His Injuries are of such a nature
tbat he la likely io be /aid up for
tho next two weoka or more. Mr,
(lamer eieaped with less injurlea
tban Wr. Watklna, but It will be
m.nny lorn* week* befora be forceta
tbo beating be recelvod.—Wheeling,
(W. V.,) Dally Naw*
Mountnln climbing is advocated by
mnny physlclnns ns nn excellent antidote for thoso who    orn    burdonod
with  a heritage of too much  solid
flesh,    Those  possessing tho  lu'cns-
nary time to Indulgo In this pleasant
rocroation nro often not,compelled to
work steadily for n livelihood, whoro-
ns IndlvldunlB who would ho grenlly
benefitted   aro  unnhlo to  scnlo  tlio
giddy holghtH, howovor "Necessity Ih
(ho mothor of Invention," und wllh a
view to effecting n decronBO. of ncll-
pose tissue without loss of tlmo n
well-known cltlr.cn recently mnde his
first nseont of, no. not the Matter-
horn, tho Trinity, but   nftor   many
sundry grunts nnd sighs—tho splro of
tho now government    building   nnd
peering from    the    narrow window
greeted nil pnssorgby.   At first It wna
thought thnt it wns n rehearsal ior
(he "Cui''-;*.  tilit'tt wi il'iH UulKtii,"
still this was not thinkable when we
■noticed who it was nnd thon tbo old-
time rocltntlon of "Kxcelglor" flnshod
ncross our mlnd'B oyo only to bo ills-
r-nrdpil forthwith ns a posslblo solution.    Flnnlly  wo ronrtiod  tho  conclusion rontalncd In tho first paragraph.   Did ho nflcond unaided? Yob,
ho must hnvo ob ho Ib now on mothor
earth, but wo nro free  to confoss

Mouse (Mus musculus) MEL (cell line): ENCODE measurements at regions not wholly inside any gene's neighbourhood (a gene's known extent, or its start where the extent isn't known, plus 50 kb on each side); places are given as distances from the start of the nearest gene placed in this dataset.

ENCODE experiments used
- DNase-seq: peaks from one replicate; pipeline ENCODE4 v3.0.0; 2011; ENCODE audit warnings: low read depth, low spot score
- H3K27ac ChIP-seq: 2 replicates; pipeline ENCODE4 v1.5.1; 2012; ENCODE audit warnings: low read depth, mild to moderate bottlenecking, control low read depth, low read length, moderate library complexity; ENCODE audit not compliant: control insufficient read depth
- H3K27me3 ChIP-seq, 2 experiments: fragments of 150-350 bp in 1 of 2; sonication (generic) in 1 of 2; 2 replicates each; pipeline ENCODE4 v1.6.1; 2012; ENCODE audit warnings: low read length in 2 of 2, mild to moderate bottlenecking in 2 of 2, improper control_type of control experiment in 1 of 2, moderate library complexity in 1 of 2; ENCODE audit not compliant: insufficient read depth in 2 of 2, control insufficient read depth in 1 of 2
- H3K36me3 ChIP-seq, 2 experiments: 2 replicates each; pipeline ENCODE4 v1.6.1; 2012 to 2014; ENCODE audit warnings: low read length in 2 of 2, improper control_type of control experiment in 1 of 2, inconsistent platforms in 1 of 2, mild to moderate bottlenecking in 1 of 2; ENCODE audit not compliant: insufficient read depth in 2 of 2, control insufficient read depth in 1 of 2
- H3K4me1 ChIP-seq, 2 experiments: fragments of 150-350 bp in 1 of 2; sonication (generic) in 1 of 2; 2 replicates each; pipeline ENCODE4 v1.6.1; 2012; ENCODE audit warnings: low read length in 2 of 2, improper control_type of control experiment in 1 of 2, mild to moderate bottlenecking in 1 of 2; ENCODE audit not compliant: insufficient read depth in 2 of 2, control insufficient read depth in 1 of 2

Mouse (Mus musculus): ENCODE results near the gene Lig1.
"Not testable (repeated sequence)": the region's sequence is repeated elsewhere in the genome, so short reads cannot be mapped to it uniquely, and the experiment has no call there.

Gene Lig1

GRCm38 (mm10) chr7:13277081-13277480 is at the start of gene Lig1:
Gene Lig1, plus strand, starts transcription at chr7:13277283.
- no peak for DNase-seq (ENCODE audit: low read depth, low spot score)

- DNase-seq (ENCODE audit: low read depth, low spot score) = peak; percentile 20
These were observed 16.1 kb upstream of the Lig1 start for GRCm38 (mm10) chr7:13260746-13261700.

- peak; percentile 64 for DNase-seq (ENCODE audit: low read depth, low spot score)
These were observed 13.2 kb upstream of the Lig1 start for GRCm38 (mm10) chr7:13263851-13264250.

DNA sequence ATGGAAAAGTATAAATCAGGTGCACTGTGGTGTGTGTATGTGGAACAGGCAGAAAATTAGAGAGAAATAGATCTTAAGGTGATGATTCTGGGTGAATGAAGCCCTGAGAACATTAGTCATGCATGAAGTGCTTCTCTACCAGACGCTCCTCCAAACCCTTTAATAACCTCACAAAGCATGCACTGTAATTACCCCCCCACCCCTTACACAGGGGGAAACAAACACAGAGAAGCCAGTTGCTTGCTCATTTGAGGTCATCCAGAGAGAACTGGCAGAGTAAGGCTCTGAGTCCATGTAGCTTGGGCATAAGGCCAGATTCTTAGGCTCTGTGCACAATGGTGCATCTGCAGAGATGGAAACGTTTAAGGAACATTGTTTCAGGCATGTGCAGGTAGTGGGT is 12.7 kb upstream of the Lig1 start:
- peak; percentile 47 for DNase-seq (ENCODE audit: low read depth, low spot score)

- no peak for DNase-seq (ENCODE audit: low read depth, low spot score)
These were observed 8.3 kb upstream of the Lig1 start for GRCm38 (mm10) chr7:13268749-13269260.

that there Is no noticeable reduction
of bulk.   If ho mnko another nttompt
our renders will ho duly wnrned.
On Wddn^Hiiny uv.-uIuk h v«ry painful accident happ-Rnod to Mra. C. Mc-
Cirady. who la living at Mrg. TyU*
dsley'a on Daker avenue. It appear*
that the unfortunate lady, who la well
advane-M In ycart, waa coming down
■talrn and waa overcome by a apcll
of fainting and falltng down to the
bottom fractured ber collar boat.
Last, wook Jamos O'Connell, chnrg-
cd with tho theft of two traveling
suitcases, when asked before "Judgo
Whiiustor, before whom hu elected
lo bo glvun n spoody trlnl, to glvo
his version of the Incident evidently
I bought that Hllenre was golden,
practically acknowledged that he was
a hypnotized kleptomaniac as ho had
not tho slightest recollection of having (ou.'IuhI tho stolon articles, Ilo
wns given a, yonr In which to cnmo
bnck to, a normnl slalo, but. on Wednesday Inst, probably hnvlng emerged
ho wont lino Ihu Imthrooin at lho
city jnll nnd did a trick In lnvlla-
lion that wns not. nol Iced for sovornl
minutes nnd up to the tlmo of
writing Iiiih not bucn apprehended,
although thc nv'-iuios of escape ,ue
well guarded. Tlm provincial nuthoii-
tics ns well ns lho north west mounted polico nro on tho lookout. This
Individual hears nil thu eiirniiirks of
n degenerate nud in IiIh present
physical coudlflnii walking any grr-nl,
(llstfince Is n difficult oporation.   Ho
lei   .i   I<.-*..-(   iiim   ii     ila.iiii,     hi     ucihi",
i.mully built, nbout ?S yearn nf wo
round fnre, pnlo romplnxlon and
when Inst snnn wore n uluo suit nnd
soft lint.
Tho audnclty shown lu mnklng his
golnway wan Hn simplicity. Ho was
sen! In to x\w tun mourn 1c»r ihe pin-
Pofo of denning it up by tho'chlcf,
who wns Bontod within 10 feot of tho
door, which nftor «weoplng nround
he pushed to In tho manner common